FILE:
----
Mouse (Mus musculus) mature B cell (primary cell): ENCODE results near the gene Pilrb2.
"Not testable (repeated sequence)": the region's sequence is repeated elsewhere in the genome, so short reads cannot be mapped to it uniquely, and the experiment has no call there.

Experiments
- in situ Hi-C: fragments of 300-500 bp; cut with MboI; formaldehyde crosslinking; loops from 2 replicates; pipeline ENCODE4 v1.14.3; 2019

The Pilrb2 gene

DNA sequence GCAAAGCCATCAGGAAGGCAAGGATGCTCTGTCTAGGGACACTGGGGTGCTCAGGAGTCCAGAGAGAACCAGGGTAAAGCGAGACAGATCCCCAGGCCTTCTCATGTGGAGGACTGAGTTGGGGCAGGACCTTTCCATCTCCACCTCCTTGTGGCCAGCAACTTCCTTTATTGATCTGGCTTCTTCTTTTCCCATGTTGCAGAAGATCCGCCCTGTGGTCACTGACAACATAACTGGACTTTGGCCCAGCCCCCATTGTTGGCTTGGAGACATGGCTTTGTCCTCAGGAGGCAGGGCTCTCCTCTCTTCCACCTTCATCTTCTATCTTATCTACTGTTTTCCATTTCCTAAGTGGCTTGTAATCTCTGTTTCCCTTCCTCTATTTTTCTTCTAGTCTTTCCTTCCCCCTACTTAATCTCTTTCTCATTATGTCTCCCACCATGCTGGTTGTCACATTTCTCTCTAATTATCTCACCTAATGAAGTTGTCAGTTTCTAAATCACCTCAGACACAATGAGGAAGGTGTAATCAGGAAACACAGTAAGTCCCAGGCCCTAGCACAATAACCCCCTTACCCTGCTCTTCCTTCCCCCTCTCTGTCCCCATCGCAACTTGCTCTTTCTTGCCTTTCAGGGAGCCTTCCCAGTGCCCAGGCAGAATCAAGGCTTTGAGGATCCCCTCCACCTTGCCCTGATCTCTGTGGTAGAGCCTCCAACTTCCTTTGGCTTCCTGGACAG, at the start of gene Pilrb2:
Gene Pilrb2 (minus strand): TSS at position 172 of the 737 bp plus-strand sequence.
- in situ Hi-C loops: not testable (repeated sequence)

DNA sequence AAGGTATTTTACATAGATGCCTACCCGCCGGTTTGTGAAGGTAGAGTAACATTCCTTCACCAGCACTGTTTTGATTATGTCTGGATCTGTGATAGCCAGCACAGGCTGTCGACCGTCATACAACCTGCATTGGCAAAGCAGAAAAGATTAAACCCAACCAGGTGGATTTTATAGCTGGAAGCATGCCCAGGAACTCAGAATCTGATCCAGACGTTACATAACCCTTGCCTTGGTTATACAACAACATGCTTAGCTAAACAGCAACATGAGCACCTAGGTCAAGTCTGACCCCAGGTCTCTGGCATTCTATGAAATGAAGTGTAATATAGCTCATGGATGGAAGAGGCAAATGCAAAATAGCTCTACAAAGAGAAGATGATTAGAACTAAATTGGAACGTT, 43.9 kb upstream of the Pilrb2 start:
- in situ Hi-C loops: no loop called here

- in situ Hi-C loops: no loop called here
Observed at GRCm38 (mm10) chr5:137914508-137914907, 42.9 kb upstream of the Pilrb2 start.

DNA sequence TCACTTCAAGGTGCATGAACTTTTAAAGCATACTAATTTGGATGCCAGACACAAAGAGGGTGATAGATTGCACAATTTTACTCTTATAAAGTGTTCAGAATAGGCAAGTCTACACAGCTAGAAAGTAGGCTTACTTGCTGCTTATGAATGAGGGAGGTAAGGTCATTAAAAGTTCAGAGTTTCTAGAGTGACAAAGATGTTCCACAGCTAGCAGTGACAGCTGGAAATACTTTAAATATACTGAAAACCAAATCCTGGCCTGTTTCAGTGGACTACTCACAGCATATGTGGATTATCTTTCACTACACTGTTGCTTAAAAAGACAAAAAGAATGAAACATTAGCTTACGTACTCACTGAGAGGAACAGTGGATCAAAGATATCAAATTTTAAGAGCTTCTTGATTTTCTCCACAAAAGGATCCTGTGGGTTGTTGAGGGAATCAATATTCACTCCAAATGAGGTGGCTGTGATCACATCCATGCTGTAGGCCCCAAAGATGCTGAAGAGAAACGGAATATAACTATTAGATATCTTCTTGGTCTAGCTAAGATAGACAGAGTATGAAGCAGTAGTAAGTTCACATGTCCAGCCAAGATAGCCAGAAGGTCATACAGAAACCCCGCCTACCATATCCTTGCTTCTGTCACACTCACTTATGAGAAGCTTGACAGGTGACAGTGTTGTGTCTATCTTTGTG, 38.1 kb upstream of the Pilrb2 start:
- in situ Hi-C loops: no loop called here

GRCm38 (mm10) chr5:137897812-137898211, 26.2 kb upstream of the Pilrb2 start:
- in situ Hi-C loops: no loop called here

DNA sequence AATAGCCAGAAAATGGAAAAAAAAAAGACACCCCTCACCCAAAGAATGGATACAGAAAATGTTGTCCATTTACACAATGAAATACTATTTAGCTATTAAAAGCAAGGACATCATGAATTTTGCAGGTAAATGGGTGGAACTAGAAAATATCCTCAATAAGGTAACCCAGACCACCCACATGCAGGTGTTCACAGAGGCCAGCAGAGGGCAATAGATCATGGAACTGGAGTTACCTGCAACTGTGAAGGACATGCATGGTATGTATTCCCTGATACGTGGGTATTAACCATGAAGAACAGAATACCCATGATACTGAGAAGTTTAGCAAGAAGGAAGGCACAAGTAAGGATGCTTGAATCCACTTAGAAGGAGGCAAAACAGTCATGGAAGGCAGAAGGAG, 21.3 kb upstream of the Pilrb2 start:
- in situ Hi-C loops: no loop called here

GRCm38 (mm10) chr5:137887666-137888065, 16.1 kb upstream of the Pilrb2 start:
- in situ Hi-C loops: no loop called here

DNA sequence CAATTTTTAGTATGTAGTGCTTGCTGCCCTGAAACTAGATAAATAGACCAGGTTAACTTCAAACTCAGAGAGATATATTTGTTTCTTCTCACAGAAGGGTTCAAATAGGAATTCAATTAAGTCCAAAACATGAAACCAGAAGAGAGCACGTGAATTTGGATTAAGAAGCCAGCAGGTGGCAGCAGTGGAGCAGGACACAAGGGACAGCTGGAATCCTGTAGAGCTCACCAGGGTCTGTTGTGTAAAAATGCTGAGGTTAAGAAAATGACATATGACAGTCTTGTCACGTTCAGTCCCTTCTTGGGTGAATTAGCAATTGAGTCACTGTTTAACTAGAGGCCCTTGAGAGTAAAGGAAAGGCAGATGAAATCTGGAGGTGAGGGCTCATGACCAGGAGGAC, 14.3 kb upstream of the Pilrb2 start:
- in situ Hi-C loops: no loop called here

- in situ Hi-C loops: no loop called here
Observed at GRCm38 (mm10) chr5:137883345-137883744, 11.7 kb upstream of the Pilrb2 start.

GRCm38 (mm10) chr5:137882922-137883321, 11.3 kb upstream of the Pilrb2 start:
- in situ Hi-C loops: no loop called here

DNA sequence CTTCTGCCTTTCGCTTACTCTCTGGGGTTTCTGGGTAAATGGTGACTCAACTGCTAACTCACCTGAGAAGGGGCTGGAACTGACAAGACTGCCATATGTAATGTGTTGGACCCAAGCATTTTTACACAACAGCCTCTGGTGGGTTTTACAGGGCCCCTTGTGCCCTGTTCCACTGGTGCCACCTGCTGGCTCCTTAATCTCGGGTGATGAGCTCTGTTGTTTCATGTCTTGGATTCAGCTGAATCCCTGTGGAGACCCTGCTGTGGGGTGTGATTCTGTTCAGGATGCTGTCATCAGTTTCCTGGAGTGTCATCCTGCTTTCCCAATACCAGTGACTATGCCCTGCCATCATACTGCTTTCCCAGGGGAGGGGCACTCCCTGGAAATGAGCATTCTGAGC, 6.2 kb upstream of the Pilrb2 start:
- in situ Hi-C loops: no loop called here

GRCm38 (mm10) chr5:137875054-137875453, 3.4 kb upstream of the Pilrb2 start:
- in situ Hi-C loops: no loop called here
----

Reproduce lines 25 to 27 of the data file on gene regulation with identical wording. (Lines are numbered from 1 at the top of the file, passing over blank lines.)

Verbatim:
GRCm38 (mm10) chr5:137882922-137883321, 11.3 kb upstream of the Pilrb2 start:
- in situ Hi-C loops: no loop called here

DNA sequence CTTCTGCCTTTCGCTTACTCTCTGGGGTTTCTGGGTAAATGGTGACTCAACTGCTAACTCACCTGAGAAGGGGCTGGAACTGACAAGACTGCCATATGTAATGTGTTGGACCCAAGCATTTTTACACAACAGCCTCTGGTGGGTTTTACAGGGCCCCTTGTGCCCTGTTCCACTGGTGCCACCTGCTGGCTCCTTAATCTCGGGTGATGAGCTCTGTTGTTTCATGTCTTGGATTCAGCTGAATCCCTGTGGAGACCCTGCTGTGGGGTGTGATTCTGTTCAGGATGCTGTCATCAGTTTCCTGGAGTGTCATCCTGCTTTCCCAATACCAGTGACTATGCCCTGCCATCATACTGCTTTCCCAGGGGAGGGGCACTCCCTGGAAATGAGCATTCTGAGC, 6.2 kb upstream of the Pilrb2 start: